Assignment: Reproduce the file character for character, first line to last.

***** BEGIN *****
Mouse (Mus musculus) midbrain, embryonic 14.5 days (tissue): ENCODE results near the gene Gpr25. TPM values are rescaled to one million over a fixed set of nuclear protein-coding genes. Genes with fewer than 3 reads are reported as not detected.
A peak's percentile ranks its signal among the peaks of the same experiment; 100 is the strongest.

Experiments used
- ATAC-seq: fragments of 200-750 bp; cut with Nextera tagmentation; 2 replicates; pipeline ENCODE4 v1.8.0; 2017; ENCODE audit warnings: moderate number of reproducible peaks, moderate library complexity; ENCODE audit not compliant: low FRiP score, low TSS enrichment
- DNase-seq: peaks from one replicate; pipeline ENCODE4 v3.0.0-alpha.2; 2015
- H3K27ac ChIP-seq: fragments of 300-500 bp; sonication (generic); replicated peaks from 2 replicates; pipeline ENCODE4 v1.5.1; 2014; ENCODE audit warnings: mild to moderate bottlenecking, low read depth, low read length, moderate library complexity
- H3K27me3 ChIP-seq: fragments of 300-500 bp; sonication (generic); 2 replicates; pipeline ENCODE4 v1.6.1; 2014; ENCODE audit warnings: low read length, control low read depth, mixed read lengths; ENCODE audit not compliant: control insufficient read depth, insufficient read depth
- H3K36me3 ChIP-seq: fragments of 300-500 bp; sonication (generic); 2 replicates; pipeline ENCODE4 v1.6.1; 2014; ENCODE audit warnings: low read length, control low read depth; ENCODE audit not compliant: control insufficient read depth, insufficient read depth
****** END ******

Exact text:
Mouse (Mus musculus) midbrain, embryonic 14.5 days (tissue): ENCODE results near the gene Gpr25. TPM values are rescaled to one million over a fixed set of nuclear protein-coding genes. Genes with fewer than 3 reads are reported as not detected.
A peak's percentile ranks its signal among the peaks of the same experiment; 100 is the strongest.

Experiments used
- ATAC-seq: fragments of 200-750 bp; cut with Nextera tagmentation; 2 replicates; pipeline ENCODE4 v1.8.0; 2017; ENCODE audit warnings: moderate number of reproducible peaks, moderate library complexity; ENCODE audit not compliant: low FRiP score, low TSS enrichment
- DNase-seq: peaks from one replicate; pipeline ENCODE4 v3.0.0-alpha.2; 2015
- H3K27ac ChIP-seq: fragments of 300-500 bp; sonication (generic); replicated peaks from 2 replicates; pipeline ENCODE4 v1.5.1; 2014; ENCODE audit warnings: mild to moderate bottlenecking, low read depth, low read length, moderate library complexity
- H3K27me3 ChIP-seq: fragments of 300-500 bp; sonication (generic); 2 replicates; pipeline ENCODE4 v1.6.1; 2014; ENCODE audit warnings: low read length, control low read depth, mixed read lengths; ENCODE audit not compliant: control insufficient read depth, insufficient read depth
- H3K36me3 ChIP-seq: fragments of 300-500 bp; sonication (generic); 2 replicates; pipeline ENCODE4 v1.6.1; 2014; ENCODE audit warnings: low read length, control low read depth; ENCODE audit not compliant: control insufficient read depth, insufficient read depth